[root@ldapserver ldap]# cd ~/ldap [root@ldapserver ldap]# cat > base.ldif << EOF > dn: dc=itlab,dc=com > dc: itlab > objectClass: top > objectClass: domain > > dn: cn=ldapadm ,dc=itlab,dc=com > objectClass: organizationalRole > cn: ldapadm > description: LDAP Manager > > dn: ou=People,dc=itlab,dc=com > objectClass: organizationalUnit > ou: People > > dn: ou=Groups,dc=itlab,dc=com > objectClass: organizationalUnit > ou: Groups > EOF [root@ldapserver ldap]# ldapadd -x -W -D "cn=ldapadm,dc=itlab,dc=com" -f base.ldif Enter LDAP Password: adding new entry "dc=itlab,dc=com" adding new entry "cn=ldapadm ,dc=itlab,dc=com" adding new entry "ou=People,dc=itlab,dc=com" adding new entry "ou=Groups,dc=itlab,dc=com"

    Define access levels for the directory.

    [root@ldapserver ldap]# cd ~/ldap [root@ldapserver ldap]# cat > access.ldif << EOF > dn: olcDatabase={1}monitor,cn=config > changetype: modify > replace: olcAccess > olcAccess: {0}to * by dn.base="gidNumber=0+uidNumber=0,cn=peercred,cn=external, cn=auth" read by dn.base="cn=ldapadm,dc=itlab,dc=com" read by * none > > changetype: modify > replace: olcAccess > olcAccess: {0}to dn.subtree="dc=itlab,dc=com" by dn.base="cn=ldapadm,dc=itlab,dc=com" manage by * read > EOF [root@ldapserver ldap]# ldapmodify -Y EXTERNAL  -H ldapi:/// -f access.ldif SASL/EXTERNAL authentication started SASL username: gidNumber=0+uidNumber=0,cn=peercred,cn=external,cn=auth SASL SSF: 0 modifying entry "olcDatabase={1}monitor,cn=config"

    Let’s create three groups. Groups ahmer & mansoor here are defined to be utilized as the Primary groups for the Users ahmer & mansoor. While group dba will be used as a suplementary group for both users.

    [root@ldapserver ldap]# cd ~/ldap [root@ldapserver ldap]# cat > groups.ldif << EOF > dn: cn=ahmer,ou=Groups,dc=itlab,dc=com > cn: ahmer > objectClass: posixGroup > objectClass: top > gidNumber: 10001 > memberuid: ahmer > > dn: cn=mansoor,ou=Groups,dc=itlab,dc=com > cn: mansoor > objectClass: posixGroup > objectClass: top > gidNumber: 10002 > memberuid: mansoor > > dn: cn=dba,ou=Groups,dc=itlab,dc=com > cn: dba > objectClass: posixGroup > objectClass: top > gidNumber: 10003 > memberuid: ahmer > memberuid: mansoor > EOF [root@ldapserver ldap]# ldapadd -x -W -D "cn=ldapadm,dc=itlab,dc=com" -f groups.ldif Enter LDAP Password: adding new entry "cn=ahmer,ou=Groups,dc=itlab,dc=com" adding new entry "cn=mansoor,ou=Groups,dc=itlab,dc=com" adding new entry "cn=dba,ou=Groups,dc=itlab,dc=com"

    Now create users.

    [root@ldapserver ldap]# cd ~/ldap [root@ldapserver ldap]# cat > users.ldif << EOF > dn: uid=ahmer,ou=People,dc=itlab,dc=com > uid: ahmer > cn: ahmer > objectClass: account > objectClass: posixAccount > objectClass: top > objectClass: shadowAccount > userPassword: {crypt}a > shadowLastChange: 17665 > shadowMin: 0 > shadowMax: 99999 > shadowWarning: 7 > loginShell: /bin/bash > uidNumber: 10001 > gidNumber: 10001 > homeDirectory: /home/ahmer > > dn: uid=mansoor,ou=People,dc=itlab,dc=com > uid: mansoor > cn: mansoor > objectClass: account > objectClass: posixAccount > objectClass: top > objectClass: shadowAccount > userPassword: {crypt}a > shadowLastChange: 17665 > shadowMin: 0 > shadowMax: 99999 > shadowWarning: 7 > loginShell: /bin/bash > uidNumber: 10002 > gidNumber: 10002 > homeDirectory: /home/mansoor > EOF [root@ldapserver ldap]# ldapadd -x -W -D "cn=ldapadm,dc=itlab,dc=com" -f users.ldif Enter LDAP Password: adding new entry "uid=ahmer,ou=People,dc=itlab,dc=com" adding new entry "uid=mansoor,ou=People,dc=itlab,dc=com"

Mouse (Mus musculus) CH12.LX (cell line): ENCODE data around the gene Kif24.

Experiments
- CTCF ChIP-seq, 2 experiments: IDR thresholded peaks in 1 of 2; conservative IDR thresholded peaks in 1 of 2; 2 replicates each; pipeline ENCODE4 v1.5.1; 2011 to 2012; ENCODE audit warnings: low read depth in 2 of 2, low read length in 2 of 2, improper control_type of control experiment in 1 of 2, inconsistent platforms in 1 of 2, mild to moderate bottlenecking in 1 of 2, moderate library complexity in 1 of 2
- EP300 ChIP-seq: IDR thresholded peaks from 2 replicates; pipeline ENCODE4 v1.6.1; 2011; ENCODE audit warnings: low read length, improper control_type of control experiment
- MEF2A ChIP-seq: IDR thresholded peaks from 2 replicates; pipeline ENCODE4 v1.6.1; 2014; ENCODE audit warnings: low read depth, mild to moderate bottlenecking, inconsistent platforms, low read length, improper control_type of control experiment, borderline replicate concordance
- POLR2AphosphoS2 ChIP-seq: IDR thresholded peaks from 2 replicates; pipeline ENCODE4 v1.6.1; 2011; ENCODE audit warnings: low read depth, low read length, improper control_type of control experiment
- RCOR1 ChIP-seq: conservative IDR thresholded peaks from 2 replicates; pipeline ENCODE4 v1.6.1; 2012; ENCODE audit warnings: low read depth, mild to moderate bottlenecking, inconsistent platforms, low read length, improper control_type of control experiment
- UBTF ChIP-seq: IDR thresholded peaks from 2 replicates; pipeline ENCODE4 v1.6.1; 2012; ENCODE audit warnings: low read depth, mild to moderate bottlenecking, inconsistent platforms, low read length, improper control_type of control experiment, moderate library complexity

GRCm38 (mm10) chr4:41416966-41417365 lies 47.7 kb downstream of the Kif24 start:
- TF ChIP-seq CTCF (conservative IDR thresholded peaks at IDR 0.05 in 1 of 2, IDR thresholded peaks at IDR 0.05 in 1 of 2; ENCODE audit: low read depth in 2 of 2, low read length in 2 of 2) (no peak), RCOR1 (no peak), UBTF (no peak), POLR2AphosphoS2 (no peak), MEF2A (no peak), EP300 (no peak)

Set passwords for the users.

    [root@ldapserver ldap]# ldappasswd -S -x -D "cn=ldapadm,dc=itlab,dc=com" -W "uid=ahmer,ou=People,dc=itlab,dc=com" New password: Re-enter new password: Enter LDAP Password: [root@ldapserver ldap]# ldappasswd -S -x -D "cn=ldapadm,dc=itlab,dc=com" -W "uid=mansoor,ou=People,dc=itlab,dc=com" New password: Re-enter new password: Enter LDAP Password:

    We can also use an LDAP browser utility to manage our directory. Following is a screenshot of our directory at this time.

    image

    There are various commercial and free LDAP Directory Browsers and Admins tools are available. I used LDAPAdmin for this job.

     

    Configure LDAP Client on CentOS 7:

    Now, I am going to configure a Linux client to use our LDAP directory for Remote Authentication. I have a client machine here with hostname=Desktop1, that I use for this purpose. First of all, make sure that hostname of our LDAP Directory Server must be resolvable, because we are using Hostname ldapserver.itlab.com for the Common Name in the Security Certificate.

    [root@desktop1 ~]# echo 192.168.116.3 ldapserver.itlab.com ldapserver >> /etc/hosts

    Now install required packages.

    [root@desktop1 ~]# yum -y install openldap sssd Loaded plugins: langpacks, product-id, subscription-manager This system is not registered to Red Hat Subscription Management. You can use subscription-manager to register. Repodata is over 2 weeks old. Install yum-cron? Or run: yum makecache fast localyum                                                                                           | 4.1 kB  00:00:00 Package openldap-2.4.39-3.el7.x86_64 already installed and latest version Package sssd-1.11.2-65.el7.x86_64 already installed and latest version Nothing to do [root@desktop1 home]# systemctl start sssd && systemctl enable sssd ln -s '/usr/lib/systemd/system/sssd.service' '/etc/systemd/system/multi-user.target.wants/sssd.service'

    Since, we are using LDAPS, therefore, we have to copy the Self-Signed Certificate to our client machine.

    [root@desktop1 ~]# scp root@ldapserver.itlab.com:/etc/openldap/certs/ldapserver.pem /etc/openldap/cacerts/ldapserver.pem The authenticity of host 'ldapserver.itlab.com (192.168.116.3)' can't be established. ECDSA key fingerprint is 4c:7f:83:39:d1:bc:ef:4c:fd:58:82:7b:36:ff:9e:f2. Are you sure you want to continue connecting (yes/no)? yes Warning: Permanently added 'ldapserver.itlab.com,192.168.116.3' (ECDSA) to the list of known hosts. root@ldapserver.itlab.com's password: ldapserver.pem                                                                          100% 1452     1.4KB/s   00:00

    Now configure Remote Authentication with LDAP on client machine.

    [root@desktop1 ~]# authconfig --update --enableldap --enableldapauth --enableldaptls --ldapserver=ldaps://ldapserver.itlab.com --ldapbasedn="dc=itlab,dc=com" --enablemkhomedir

    Now connect using an LDAP User.

    [root@desktop1 home]# su - ahmer
    Creating directory '/home/ahmer'. Last login: Mon May 28 11:28:17 PDT 2018 on pts/0 [ahmer@desktop1 ~]$ id uid=10001(ahmer) gid=10001(ahmer) groups=10001(ahmer),10003(dba) context=unconfined_u:unconfined_r:unconfined_t:s0-s0:c0.c1023

    Our client machine is now configured to authenticate to the OpenLDAP remote authentication server.

    No comments:

    Post a comment